quote:
Originally posted by Kathleen Dalton Woodbury:
quote:
Originally posted by Disgruntled Peony:
I've never had an experience quite like that, but I do get story ideas from real life from time to time.

I actually got a story idea pondering this concept--I realized I could translate what used to be a fairly frightening experience to me into something even worse if I added a speculative element. (I worked at a hotel for about five months, mostly night shifts. It's absolutely nerve-wracking when someone storms into the building at two a.m. demanding their significant other's room number because their car is outside. Especially when the person in question is male, half a foot taller than you, and has muscles that show through his skin like taut cables.)

Disgruntled Peony, that experience has enough drama in it that it would scare me without any supernatural elements added. What in the world did you do?
I will admit I exaggerated the musculature in my initial description, but the guy did look pretty strong. I explained that I couldn't give out any room information. He yelled for a bit and then stalked outside, where he proceeded to continue yelling as he waited in the parking lot. I ended up calling the cops because the hotel in question was way too low budget to afford any kind of security guard. They talked to the guy and I think he ended up leaving of his own accord.

I might be meshing multiple tales into one. This happened in some variation at least three times during the five months that I worked there, with different people every time.

Posts: 742 | Registered: May 2015  |  IP: Logged | Report this post to a Moderator
Kathleen Dalton Woodbury
Administrator
Member # 59

 - posted      Profile for Kathleen Dalton Woodbury   Email Kathleen Dalton Woodbury         Edit/Delete Post   Reply With Quote 
An angry guy can be scary even if he isn't all that strong. Good job, Disgruntled Peony.

And meshing multiple tales is one thing writers have to do at times. It doesn't make the story any less valid and meaningful.

For example when you start out with too many characters and realize that you have to merge some of them into each other because you don't need so many to tell the tale.

Posts: 8541 | Registered: A Long Time Ago!  |  IP: Logged | Report this post to a Moderator
extrinsic
Member
Member # 8019

 - posted      Profile for extrinsic   Email extrinsic         Edit/Delete Post   Reply With Quote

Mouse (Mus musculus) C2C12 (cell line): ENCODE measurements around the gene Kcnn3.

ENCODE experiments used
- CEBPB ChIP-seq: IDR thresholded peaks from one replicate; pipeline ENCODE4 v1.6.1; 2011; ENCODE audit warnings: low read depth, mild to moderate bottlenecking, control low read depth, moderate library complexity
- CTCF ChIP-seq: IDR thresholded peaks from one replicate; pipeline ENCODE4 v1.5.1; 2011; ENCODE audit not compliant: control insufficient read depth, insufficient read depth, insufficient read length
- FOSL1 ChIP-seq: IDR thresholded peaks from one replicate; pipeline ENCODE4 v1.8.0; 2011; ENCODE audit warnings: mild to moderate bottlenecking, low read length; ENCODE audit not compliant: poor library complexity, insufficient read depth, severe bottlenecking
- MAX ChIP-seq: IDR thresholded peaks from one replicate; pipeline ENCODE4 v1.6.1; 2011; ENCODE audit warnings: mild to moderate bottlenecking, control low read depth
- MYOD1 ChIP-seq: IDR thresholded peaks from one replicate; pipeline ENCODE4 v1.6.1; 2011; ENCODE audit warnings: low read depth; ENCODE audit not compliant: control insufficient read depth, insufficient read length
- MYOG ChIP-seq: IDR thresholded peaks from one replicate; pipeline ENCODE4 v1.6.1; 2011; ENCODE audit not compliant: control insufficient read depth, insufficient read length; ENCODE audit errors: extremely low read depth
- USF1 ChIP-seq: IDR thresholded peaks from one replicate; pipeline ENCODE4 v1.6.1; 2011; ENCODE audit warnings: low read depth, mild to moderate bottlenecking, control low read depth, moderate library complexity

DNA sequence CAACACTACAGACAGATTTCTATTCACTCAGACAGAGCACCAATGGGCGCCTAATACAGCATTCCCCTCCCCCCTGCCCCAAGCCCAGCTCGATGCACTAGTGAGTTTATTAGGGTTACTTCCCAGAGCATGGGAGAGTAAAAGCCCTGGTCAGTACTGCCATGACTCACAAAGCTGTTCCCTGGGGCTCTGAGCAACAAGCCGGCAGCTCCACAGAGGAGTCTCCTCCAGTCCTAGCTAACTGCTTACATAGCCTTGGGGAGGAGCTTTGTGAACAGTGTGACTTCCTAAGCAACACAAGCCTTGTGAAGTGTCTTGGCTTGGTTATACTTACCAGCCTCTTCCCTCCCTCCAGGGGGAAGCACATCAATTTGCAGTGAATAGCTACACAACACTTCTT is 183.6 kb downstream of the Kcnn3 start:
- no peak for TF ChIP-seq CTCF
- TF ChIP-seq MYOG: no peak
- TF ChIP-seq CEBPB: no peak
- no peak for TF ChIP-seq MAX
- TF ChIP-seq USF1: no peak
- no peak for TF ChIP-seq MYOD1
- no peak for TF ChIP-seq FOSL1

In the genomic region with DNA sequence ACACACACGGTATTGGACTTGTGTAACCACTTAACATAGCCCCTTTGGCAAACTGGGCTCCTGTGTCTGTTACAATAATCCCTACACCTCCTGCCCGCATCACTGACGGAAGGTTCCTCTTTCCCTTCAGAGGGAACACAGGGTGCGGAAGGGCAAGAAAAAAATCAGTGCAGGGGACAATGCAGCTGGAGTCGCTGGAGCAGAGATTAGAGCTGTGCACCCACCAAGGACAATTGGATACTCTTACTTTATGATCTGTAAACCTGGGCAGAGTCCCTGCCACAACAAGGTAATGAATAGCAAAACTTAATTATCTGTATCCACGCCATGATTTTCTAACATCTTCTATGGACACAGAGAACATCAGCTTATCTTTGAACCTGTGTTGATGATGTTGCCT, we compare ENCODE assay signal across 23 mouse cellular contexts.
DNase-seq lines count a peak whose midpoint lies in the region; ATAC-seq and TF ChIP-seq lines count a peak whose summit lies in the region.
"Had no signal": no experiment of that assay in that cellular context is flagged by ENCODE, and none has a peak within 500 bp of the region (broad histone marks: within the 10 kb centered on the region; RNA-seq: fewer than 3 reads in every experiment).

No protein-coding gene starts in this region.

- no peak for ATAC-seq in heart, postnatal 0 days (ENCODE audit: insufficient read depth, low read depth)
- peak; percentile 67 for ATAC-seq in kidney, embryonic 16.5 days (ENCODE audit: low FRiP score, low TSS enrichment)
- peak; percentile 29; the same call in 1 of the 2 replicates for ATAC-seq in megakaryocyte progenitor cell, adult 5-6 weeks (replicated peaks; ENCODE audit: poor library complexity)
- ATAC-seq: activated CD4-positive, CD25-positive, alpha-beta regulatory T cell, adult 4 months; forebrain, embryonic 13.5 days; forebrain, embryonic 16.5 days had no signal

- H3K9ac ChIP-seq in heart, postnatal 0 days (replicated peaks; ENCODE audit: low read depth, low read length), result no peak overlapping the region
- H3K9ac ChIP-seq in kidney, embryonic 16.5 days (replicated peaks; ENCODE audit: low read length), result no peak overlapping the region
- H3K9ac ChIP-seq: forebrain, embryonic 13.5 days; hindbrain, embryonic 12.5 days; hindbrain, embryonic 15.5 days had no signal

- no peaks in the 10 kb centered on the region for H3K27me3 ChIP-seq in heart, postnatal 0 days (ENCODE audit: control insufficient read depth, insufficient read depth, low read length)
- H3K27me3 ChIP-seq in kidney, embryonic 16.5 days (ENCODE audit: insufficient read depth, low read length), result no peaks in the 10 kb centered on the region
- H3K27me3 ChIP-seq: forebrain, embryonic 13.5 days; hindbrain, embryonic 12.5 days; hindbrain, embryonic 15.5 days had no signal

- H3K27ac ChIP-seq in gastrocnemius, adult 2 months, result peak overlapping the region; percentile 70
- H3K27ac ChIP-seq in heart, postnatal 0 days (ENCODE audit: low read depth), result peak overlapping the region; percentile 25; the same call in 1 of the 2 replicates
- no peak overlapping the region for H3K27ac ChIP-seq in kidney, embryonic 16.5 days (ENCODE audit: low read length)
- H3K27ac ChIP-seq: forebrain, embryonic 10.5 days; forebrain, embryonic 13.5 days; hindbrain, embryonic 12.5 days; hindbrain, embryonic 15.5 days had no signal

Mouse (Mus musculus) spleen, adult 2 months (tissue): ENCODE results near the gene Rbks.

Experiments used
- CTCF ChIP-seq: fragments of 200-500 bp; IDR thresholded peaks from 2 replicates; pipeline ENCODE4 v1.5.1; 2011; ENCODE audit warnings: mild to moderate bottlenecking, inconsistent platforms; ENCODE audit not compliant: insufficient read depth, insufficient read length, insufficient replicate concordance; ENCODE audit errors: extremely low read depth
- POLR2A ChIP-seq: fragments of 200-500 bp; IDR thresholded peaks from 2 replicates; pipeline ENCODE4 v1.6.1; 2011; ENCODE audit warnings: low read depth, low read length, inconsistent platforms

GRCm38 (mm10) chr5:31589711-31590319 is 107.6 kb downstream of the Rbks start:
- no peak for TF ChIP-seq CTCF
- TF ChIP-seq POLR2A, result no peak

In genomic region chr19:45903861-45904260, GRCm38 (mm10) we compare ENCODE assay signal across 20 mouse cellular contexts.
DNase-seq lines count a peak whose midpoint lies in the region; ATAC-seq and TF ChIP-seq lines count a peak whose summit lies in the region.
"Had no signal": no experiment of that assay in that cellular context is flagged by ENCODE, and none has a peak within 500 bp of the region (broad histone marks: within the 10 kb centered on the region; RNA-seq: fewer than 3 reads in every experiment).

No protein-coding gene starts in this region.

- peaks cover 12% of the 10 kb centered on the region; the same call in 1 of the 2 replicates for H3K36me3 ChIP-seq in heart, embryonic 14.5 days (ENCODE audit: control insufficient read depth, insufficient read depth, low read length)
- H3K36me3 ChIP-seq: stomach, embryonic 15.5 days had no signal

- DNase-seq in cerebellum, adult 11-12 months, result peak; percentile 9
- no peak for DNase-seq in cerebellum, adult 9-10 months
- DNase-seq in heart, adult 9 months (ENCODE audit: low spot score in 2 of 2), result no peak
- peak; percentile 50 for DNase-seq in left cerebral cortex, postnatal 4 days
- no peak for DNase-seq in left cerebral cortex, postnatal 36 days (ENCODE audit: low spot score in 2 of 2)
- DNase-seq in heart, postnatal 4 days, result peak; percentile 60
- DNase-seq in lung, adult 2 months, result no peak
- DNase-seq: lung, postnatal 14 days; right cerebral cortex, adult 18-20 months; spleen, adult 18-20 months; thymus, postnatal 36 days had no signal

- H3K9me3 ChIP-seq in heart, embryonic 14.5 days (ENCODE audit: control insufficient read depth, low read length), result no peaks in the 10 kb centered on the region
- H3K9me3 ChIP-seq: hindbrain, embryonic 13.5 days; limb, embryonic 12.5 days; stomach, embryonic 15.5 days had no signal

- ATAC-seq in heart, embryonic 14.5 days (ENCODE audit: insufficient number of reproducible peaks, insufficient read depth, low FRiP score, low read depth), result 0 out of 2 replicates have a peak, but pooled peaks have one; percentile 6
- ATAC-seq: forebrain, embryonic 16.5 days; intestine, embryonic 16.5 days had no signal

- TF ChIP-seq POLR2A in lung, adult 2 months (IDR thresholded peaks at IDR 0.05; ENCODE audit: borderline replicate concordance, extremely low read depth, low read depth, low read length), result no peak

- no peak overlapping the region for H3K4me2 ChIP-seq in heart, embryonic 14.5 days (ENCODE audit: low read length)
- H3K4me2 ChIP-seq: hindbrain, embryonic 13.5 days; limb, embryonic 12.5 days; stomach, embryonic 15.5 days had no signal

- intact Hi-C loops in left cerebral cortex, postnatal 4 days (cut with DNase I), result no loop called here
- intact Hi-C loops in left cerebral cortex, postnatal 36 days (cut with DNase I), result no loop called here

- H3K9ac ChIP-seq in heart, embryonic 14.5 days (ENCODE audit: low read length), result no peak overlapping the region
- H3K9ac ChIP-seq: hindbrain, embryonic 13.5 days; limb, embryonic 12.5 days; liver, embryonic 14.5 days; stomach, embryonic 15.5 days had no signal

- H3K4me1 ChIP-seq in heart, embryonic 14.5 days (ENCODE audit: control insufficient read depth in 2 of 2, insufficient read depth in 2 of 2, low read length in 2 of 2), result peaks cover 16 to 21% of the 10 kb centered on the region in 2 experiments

Conflation (n), or conflate (v), is the term of art I know of for combining events, settings, and characters of prose. The method is somewhat odd and fascinating in that conflation is most crucial for short prose, perhaps, at times, a worthy consideration for long prose. Yet specificity, likewise a crucial method, often opposes conflation. The Goldilocks ideal is a delicate weighted proportion for each.

However, as well, the two methods are a harmonic synthesis if unnecessary repetition bogs down a narrative. A term encountered for that is "circling the drain," where circumstances repeat without new or amplified escalation. One dead body, two, three, discovered in sequence, circles the drain, unless new revelations and further influence transpires.

Yet Vladimir Propp proposes the Law of Threes, three refusals to act against problems and for wants in particular; three events sequenced provokes motivations. Other triplets as well: three bears; three chairs, three porridge dishes, three beds, etc., in three acts.

One circumstance can be an incitement of the action and the problem only partially unraveled, a problem puzzle-type mystery, for example. The second circumstance then reveals more pertinent clues and altogether of a greater emotional charge. The third circumstance reveals more clues and further builds emotional charge, such that puzzle problem satisfaction appears conclusive, though is not yet, not for a complex plot, yes, for a simple plot.

The complex plot-type revelations result in a dramatic pivot, or turn or twist, a ninety degrees or more reversal of the action. Sought the murderer, for example, and discover the murderer is an agent of another actor. Pivoted -- now the puzzle is who is the other actor and that actor's perhaps different though congruent motivations and stakes.